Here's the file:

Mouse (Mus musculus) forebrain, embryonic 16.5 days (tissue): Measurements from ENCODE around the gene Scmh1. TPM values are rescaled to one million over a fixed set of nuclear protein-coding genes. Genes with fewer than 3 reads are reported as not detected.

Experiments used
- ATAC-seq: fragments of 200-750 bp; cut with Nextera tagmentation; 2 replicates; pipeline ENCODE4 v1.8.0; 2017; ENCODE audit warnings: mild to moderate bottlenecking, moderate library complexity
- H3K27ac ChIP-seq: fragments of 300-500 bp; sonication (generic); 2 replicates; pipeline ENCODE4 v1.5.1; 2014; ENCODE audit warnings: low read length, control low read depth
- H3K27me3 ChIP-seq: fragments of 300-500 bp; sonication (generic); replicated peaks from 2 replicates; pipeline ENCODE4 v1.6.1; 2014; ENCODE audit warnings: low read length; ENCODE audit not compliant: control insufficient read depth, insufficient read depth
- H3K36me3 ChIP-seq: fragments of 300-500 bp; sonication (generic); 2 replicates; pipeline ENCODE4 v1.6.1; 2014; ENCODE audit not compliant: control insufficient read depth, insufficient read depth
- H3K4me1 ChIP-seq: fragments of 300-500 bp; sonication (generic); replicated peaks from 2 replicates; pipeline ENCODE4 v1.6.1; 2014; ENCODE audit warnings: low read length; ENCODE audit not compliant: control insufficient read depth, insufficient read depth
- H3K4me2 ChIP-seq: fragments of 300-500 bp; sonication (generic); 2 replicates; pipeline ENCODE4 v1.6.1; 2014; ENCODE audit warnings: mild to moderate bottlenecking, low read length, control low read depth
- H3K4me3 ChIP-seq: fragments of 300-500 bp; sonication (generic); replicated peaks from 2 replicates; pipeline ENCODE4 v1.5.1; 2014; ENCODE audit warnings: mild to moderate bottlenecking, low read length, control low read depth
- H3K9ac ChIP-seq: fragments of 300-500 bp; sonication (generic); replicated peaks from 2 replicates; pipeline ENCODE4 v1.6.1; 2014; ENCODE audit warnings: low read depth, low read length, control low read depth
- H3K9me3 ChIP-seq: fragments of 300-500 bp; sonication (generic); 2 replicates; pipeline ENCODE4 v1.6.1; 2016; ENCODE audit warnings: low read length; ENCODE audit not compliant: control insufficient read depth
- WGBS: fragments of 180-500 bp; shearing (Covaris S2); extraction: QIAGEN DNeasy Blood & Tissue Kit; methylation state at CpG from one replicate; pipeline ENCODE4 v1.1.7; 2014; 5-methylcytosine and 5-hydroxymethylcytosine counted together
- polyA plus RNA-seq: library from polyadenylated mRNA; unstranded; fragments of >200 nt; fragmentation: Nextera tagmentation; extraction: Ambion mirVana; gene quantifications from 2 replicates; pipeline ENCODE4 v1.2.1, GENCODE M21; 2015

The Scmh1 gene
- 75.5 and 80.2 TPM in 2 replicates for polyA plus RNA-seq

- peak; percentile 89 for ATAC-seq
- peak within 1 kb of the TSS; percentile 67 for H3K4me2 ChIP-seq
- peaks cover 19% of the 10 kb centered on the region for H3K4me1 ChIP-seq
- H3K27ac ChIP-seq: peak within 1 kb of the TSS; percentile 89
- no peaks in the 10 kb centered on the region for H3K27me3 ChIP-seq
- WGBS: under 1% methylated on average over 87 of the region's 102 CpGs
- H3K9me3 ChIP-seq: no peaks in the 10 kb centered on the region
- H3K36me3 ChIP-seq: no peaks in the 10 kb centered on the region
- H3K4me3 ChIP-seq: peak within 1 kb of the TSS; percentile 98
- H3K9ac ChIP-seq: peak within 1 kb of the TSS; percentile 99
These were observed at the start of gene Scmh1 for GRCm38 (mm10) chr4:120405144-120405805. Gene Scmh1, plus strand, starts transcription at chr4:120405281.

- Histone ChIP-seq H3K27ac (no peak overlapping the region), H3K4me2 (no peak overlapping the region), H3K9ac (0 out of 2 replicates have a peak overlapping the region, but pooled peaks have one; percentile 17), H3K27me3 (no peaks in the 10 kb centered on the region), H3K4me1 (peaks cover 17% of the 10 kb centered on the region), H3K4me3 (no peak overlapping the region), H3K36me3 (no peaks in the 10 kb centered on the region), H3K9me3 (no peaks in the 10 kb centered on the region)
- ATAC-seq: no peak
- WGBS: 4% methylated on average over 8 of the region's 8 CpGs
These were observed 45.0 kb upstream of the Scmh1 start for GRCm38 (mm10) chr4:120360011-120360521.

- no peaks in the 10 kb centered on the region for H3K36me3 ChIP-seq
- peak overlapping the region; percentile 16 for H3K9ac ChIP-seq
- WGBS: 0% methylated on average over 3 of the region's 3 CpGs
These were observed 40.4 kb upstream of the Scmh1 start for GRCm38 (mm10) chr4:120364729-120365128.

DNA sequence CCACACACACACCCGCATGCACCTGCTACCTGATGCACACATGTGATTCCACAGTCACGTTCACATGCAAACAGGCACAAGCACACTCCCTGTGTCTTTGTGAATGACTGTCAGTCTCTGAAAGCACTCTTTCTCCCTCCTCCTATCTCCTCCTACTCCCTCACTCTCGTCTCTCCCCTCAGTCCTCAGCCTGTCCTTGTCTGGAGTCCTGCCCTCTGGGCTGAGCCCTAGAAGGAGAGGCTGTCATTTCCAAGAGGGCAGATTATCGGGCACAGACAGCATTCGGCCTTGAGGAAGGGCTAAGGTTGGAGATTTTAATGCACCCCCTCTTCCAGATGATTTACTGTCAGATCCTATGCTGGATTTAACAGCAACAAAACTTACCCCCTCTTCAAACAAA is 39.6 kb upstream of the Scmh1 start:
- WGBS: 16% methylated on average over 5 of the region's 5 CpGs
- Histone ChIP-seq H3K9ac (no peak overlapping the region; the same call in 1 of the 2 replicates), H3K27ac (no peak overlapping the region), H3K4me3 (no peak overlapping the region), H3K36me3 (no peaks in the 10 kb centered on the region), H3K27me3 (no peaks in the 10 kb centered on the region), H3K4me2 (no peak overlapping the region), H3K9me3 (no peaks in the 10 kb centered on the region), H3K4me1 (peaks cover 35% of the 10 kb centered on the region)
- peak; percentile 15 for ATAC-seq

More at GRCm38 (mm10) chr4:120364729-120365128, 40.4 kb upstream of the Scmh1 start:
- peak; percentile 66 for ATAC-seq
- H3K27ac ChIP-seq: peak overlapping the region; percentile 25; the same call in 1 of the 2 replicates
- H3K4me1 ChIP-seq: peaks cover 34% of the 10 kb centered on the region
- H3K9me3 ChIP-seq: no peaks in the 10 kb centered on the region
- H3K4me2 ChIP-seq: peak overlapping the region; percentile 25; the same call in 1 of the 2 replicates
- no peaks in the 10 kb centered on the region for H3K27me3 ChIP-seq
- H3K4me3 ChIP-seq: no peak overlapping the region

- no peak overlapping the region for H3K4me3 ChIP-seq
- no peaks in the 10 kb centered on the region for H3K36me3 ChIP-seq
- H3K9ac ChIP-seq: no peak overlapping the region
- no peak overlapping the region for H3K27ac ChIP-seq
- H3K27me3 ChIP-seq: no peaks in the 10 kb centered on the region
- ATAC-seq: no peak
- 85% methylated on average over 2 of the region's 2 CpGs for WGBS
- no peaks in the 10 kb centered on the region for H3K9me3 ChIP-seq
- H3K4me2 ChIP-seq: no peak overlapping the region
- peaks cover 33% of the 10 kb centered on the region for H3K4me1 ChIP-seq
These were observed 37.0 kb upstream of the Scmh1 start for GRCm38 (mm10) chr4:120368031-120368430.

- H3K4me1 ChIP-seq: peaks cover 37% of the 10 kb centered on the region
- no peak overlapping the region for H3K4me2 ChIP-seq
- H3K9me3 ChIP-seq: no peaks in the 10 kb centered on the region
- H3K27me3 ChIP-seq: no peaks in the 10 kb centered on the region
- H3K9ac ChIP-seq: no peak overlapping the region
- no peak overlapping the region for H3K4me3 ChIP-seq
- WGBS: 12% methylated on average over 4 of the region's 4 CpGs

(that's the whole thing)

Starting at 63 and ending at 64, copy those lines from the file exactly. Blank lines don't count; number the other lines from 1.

- no peak overlapping the region for H3K4me3 ChIP-seq
- WGBS: 12% methylated on average over 4 of the region's 4 CpGs